Wednesday, June 23, 2010

The Classics - Tales to Astonish #70

By 1965 Marvel was really starting to hit on all cylinders, so fans were shocked when drastic changes happened in two of the three "split books" Marvel published.

Tales of Suspense continued to carry the adventures of Iron Man and Captain America, but over at Strange Tales, the Human Torch was booted out and the first half of the comic was handed over to a new concept - Nick Fury, Agent of SHIELD. But at least the Torch continued to star in the Fantastic Four.

Tales to Astonish had the most drastic change, as Giant-Man and the Wasp disappeared from the comic (and from The Avengers), and were replaced in "Tales" by Prince Namor, the Sub-Mariner.

It was a shocking development because Namor really wasn't a hero, not unlike the book's other star, the Hulk. In fact, I believe Namor was the first anti-hero to appear in comics.

He often fought the good guys, but he usually had a reason for his behavior - and in his "modern" version, he was portrayed as a regal character, with a code of honor.

It didn't hurt that Namor took over this comic just after his appearance in Daredevil #7, which I consider one of the greatest comics of all time (as mentioned here).

While I was a bit lukewarm to Namor moving into this comic at first, I was quickly won over by the quest storyline that writer and editor Stan Lee kicked off with this issue.

To prove his claim to the throne of Atlantis, Namor must find the Enchanted Trident of King Neptune - a quest that pits him against a number of monsters and menaces, with lots of court intrigue going on around the edges.

The amazing art was provided by some guy named Adam Austin - known better today, of course, as Gene Colan. His (dare I say it?) fluid artwork was a perfect match for the undersea adventures, even when saddled with an inker like Vince Colletta, whose style wasn't a good match at all.

Namor has always been a tricky character to handle - he's a hot-head, he's got a big ego, he tends to punch first and ask questions later - but this series in Tales to Astonish put him on the road to being a full-fledged, regal hero. There have been bumps in the road, but he's one of Marvel's oldest heroes, and he's earned his place in comics history.

In retrospect, it was good to see him finally getting the attention he deserved, even at the expense of a character I really liked - Giant-Man (who eventually returned to the Avengers as Goliath).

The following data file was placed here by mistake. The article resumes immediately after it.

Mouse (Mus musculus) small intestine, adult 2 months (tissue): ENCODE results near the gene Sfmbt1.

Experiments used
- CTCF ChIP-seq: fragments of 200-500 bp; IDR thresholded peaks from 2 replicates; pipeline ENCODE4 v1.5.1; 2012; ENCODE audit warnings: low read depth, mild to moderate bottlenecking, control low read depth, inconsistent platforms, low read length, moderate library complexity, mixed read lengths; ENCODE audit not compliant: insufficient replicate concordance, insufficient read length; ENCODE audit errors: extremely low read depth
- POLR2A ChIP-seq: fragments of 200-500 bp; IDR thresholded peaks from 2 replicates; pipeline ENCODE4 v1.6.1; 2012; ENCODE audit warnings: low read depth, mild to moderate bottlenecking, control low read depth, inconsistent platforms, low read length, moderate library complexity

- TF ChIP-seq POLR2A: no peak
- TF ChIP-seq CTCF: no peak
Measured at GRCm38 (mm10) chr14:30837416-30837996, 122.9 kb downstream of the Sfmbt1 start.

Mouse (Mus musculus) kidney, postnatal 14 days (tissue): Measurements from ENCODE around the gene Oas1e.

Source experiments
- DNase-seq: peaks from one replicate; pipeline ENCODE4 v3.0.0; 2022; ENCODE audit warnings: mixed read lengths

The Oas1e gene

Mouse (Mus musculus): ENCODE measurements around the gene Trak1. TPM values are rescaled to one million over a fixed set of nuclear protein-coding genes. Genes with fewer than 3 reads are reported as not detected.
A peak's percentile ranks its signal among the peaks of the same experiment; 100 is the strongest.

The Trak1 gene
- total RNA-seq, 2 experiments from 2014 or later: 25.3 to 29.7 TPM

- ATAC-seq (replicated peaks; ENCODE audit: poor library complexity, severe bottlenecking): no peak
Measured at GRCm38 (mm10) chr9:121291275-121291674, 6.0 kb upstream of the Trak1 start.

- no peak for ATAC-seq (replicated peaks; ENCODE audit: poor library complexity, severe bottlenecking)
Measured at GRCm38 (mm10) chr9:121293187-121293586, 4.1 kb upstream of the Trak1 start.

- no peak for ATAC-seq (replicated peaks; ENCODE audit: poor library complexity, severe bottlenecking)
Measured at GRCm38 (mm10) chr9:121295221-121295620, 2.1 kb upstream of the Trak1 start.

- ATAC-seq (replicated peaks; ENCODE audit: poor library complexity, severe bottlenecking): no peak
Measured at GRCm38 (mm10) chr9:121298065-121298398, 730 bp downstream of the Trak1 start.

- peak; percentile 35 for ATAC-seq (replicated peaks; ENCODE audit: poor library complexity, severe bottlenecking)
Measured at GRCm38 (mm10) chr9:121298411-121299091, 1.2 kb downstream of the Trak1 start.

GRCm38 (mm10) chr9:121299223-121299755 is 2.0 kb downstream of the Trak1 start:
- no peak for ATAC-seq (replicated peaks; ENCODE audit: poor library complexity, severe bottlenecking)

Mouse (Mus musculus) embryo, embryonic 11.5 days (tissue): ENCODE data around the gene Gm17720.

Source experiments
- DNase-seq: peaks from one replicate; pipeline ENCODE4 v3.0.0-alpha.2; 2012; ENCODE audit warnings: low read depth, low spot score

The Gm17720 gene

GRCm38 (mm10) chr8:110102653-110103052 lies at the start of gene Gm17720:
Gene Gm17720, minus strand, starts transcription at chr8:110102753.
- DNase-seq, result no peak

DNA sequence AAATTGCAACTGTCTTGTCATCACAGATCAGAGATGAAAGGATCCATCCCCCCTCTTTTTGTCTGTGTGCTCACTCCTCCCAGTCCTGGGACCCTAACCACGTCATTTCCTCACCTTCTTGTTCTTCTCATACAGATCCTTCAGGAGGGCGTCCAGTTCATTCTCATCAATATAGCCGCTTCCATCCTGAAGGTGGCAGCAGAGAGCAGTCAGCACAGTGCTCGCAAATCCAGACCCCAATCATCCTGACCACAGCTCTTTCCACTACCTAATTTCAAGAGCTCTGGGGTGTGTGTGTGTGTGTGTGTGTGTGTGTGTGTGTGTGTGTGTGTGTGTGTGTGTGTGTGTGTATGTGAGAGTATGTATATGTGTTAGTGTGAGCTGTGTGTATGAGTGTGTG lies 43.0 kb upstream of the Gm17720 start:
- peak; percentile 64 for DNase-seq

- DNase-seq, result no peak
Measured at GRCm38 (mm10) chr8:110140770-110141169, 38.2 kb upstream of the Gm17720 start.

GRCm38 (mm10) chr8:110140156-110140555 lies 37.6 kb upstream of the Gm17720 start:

None of this is to take away from the back-up feature in the comic, as Lee teamed up with some guy named Jack Kirby for an over-the-top Hulk adventure, as Bruce Banner lies at death's door thanks to a bullet in the brain, and the Leader attacks with a 500-foot-tall indestructible Humanoid. Just another day in the desert.

For the next three years (or so) Namor and the Hulk shared half a comic before they finally graduated into their own titles - but that's a Classic review for another day.

Grade: B+


Anonymous said...

I missed this debut issue on the
stands, but within a year I was picking up every issue. The split
book concept was great, giving we
Marvel fans two features to enjoy
in one comic! I could never decide
SUSPENSE. Heck, they were ALL great, and as time went on, they even got better.

Sam Kujava

Chuck said...

Sam, I felt the same way, and I was actually a bit disappointed when Marvel did away with those "split" books.

Of course, these days comics stories are so decompressed that 10 pages would hardly get the character out the front door.

Anonymous said...

I was initially excited by the split features getting their own solo titles (the more the merrier, right?) but Marvel and the fans found out that some characters flourished with the extra pages, and some didn't quite shine sales-wise (Dr. Strange, Nick Fury) and other stalwarts such as Subby and Iron Man had their ups and downs, talent wise.
It was the first time this Marvel fan realized that everything Marvel did wasn't perfect, and that
the expansion meant very real growing pains.

Sam Kujava

Chuck said...

Sam, Very true! It also showed how much those books relied on the creative team. Without Steranko, Nick Fury sank quickly.

Interesting that half of those "split book" characters flourish today - Iron Man, Cap, Hulk - while the other three are mostly in supporting roles - Nick Fury, Dr. Strange, Sub-Mariner (though you could argue that "Secret Warriors" is really Nick's book).